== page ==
We’re all familiar with Christmas and its symbols, but there is always something to learn. Did you know:
1. The Poinsettia was first cultivated by the Aztecs, who called it cuetlaxochitl. The plant was always admired for its brilliant red colour and, years later when Christianity spread through Mexico, the unusual, elegant plant that “bloomed” in time for Christ’s birthday in the colour of His blood became an important symbol of Christmas. In Mexico, many legends explain why the leafy plants adorn nativity scenes and are so admired, but the name Poinsettia wasn’t attached until an American Ambassador to Mexico, Joel Robert Poinsett, became enamored of the crimson leaves one Christmas day and sent some home to friends. Poinsett made a considerable amount of money selling the Poinsettia as “the Christmas flower” throughout North America and Europe (even though it isn’t really a flower!)
2. Tinsel was made out of real silver up to the mid-20th century. Around 1610, the Germans had machines to pull the silver into wafer thin sheets and then shred it into strips. No one knows who came up with the idea.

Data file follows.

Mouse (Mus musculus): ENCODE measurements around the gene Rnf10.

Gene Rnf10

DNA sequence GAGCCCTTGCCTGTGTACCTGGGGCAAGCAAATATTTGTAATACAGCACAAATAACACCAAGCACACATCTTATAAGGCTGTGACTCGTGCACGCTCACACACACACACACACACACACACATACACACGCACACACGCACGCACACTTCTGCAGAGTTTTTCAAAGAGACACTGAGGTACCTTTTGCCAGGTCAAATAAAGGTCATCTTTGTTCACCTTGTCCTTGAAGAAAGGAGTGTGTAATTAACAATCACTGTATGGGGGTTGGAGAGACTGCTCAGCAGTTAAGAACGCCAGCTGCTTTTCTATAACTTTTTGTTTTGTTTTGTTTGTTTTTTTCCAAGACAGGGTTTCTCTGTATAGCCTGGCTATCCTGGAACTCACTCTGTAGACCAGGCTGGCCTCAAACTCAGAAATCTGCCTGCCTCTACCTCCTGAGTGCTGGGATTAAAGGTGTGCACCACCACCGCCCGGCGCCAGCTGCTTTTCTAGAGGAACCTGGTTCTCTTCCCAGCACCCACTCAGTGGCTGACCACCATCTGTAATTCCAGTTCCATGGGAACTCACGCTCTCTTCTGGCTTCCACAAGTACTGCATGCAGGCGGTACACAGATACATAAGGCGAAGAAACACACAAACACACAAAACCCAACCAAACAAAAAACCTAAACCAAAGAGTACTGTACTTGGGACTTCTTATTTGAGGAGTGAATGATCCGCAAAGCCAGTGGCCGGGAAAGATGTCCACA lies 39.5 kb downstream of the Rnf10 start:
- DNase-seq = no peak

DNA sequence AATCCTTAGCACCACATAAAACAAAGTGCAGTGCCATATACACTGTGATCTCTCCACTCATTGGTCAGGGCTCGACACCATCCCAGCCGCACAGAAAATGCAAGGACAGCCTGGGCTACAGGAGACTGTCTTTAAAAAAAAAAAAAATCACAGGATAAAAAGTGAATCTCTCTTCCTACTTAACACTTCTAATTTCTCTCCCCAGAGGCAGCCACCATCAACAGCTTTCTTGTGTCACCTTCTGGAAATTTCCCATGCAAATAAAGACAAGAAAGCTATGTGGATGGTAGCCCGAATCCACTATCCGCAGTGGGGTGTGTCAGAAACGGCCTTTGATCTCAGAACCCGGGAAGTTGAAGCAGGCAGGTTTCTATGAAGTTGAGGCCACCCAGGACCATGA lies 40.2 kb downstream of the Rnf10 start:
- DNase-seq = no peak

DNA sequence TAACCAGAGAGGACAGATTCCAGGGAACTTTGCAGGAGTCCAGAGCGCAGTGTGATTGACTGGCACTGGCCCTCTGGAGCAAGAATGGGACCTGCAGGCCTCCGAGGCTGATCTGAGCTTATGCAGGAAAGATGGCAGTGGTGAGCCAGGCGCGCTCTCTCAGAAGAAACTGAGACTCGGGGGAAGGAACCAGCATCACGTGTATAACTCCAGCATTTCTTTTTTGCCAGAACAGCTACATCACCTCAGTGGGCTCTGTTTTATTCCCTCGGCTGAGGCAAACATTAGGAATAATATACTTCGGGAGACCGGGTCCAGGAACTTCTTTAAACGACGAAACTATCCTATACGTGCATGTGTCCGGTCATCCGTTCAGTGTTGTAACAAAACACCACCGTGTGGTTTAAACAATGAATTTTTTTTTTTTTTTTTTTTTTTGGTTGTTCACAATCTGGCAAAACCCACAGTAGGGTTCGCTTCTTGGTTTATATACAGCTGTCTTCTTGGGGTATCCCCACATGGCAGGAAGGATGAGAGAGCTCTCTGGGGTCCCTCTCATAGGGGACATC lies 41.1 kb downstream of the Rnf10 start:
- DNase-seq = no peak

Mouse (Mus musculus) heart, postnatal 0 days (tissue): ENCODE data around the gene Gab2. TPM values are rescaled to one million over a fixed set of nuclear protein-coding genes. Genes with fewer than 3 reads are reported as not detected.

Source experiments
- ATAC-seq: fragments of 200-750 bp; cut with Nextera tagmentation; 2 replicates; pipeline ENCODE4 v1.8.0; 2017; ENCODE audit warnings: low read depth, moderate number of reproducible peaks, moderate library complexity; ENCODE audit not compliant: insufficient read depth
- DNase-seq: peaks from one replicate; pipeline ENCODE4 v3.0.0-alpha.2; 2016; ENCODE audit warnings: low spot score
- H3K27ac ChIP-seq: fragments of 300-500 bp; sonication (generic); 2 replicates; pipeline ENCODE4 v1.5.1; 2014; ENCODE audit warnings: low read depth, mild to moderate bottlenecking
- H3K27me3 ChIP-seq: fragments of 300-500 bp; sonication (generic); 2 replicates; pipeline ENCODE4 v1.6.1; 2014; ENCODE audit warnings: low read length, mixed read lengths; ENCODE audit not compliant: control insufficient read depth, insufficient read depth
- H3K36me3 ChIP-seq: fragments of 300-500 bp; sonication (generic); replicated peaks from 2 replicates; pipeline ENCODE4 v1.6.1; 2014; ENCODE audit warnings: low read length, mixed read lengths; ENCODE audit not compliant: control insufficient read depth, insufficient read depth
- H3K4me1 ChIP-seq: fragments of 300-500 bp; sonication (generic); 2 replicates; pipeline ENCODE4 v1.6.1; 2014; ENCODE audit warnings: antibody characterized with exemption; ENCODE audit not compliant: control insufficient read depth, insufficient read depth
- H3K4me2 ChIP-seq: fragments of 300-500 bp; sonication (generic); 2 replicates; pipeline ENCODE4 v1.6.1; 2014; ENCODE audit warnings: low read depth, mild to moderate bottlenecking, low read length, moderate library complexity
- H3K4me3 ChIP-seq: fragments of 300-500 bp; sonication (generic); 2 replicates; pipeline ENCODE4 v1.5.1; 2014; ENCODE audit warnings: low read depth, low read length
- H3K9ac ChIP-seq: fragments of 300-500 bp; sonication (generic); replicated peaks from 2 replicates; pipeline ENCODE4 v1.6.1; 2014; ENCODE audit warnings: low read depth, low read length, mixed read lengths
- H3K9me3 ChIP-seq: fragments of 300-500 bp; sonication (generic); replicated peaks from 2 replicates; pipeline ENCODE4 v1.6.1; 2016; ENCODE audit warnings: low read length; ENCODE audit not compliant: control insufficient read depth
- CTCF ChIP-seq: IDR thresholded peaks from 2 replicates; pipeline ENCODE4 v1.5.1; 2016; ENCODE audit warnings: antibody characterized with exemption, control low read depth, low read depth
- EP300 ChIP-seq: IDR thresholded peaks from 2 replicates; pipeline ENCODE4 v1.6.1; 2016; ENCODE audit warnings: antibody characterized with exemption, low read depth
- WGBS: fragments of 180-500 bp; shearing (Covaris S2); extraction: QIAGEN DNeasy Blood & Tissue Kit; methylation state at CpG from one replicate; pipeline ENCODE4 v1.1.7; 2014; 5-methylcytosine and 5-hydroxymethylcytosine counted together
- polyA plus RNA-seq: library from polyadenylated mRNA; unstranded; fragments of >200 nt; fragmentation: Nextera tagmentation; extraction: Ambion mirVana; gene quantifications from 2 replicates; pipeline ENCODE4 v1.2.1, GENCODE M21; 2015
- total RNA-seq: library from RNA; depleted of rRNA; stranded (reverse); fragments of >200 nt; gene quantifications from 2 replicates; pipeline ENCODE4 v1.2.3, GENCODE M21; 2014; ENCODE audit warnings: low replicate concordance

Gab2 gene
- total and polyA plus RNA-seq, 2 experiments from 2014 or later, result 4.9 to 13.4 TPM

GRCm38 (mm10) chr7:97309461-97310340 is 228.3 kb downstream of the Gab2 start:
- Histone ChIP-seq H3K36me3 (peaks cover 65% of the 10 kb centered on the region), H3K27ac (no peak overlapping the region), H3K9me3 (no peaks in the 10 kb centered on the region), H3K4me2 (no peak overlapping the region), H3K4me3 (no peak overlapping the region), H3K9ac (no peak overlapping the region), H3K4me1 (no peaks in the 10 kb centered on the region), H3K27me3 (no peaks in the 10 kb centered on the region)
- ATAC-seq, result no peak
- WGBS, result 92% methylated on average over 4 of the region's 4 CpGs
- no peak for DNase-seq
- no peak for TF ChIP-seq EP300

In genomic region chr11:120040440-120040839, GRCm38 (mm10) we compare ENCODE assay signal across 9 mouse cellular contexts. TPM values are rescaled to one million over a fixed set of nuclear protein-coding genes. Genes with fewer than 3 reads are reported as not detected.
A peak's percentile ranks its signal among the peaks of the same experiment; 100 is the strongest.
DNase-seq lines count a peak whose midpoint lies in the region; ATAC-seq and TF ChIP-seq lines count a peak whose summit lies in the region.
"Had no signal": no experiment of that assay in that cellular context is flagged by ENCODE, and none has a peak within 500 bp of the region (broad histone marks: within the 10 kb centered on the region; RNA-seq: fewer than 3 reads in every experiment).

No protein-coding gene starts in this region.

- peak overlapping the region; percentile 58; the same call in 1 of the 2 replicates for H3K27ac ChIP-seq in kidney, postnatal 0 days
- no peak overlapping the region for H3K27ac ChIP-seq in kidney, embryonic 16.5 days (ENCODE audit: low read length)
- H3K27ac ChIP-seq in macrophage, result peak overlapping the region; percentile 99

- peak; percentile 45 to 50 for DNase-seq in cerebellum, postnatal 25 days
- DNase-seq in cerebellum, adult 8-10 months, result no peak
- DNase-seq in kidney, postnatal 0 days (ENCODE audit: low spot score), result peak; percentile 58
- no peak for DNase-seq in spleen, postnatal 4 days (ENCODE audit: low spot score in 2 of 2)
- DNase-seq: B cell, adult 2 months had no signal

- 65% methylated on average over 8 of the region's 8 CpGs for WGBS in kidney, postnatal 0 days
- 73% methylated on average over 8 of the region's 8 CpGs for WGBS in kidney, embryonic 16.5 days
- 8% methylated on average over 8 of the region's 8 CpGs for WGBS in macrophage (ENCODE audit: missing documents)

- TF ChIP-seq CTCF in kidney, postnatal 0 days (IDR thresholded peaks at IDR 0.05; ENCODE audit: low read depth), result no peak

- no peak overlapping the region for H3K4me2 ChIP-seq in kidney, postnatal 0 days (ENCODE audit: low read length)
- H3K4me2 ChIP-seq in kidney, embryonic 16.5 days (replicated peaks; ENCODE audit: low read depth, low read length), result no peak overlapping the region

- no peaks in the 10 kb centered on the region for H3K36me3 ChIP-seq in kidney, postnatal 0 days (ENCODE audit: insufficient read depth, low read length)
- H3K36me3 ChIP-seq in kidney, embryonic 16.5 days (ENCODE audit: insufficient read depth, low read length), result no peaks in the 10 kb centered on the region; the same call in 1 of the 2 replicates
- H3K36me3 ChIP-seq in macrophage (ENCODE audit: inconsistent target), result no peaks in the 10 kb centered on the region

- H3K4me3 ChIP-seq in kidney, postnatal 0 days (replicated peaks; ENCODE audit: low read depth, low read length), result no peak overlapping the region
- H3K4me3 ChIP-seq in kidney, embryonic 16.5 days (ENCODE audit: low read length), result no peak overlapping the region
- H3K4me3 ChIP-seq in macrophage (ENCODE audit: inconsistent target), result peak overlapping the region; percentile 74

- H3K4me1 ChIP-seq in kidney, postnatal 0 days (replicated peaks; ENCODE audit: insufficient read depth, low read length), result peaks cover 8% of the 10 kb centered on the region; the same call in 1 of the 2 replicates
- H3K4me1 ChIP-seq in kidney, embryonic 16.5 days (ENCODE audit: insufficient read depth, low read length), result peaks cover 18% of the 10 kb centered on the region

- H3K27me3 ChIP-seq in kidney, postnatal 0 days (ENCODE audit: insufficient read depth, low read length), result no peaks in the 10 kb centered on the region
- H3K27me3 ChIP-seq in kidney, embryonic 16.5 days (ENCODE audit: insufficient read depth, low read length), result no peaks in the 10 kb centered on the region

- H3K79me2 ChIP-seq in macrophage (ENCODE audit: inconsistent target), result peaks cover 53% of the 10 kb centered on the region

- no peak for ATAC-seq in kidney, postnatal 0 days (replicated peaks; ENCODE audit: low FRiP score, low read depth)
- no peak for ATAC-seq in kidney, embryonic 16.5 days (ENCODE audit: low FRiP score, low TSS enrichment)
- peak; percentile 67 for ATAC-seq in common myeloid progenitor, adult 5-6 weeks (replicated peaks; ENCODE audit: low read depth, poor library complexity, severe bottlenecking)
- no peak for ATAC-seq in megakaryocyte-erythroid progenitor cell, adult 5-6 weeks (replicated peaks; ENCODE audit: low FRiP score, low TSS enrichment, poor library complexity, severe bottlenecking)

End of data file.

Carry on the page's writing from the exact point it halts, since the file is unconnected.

3. The poem “‘Twas the Night Before Christmas” is also called “A Visit From St. Nicholas”. It was originally published anonymously in 1823; later Clement C. Moore claimed authorship. The description of Santa and his sleigh, pulled by flying reindeer and loaded with toys, established many of our traditional ideas of St. Nick and his activities on December 25th.
4. If a boy sees a girl standing under mistletoe, he is supposed to pick one of the berries before he gets to kiss her. When all the berries are gone, no more kisses! He’d better not eat the berry he picks though: all parts of the mistletoe plant are poisonous.
5. Christmas crackers were first known as “Cosaques” after the cracking of the Cossack’s whips as they rode through Paris during the Franco-Prussian wars. Inventor Tom Smith was inspired by the cracking of his fire to put the two strips with saltpeter tips inside.
6. Gingerbread was brought to Europe in 992 by a monk from Pompeii. Gregory of Nicopolis stayed in France for seven years, teaching French priests how to make it (992 style). Gingerbread became associated with Christmas because sugar was once rare enough to make cookies a special treat, especially ones decorated with icing and candies.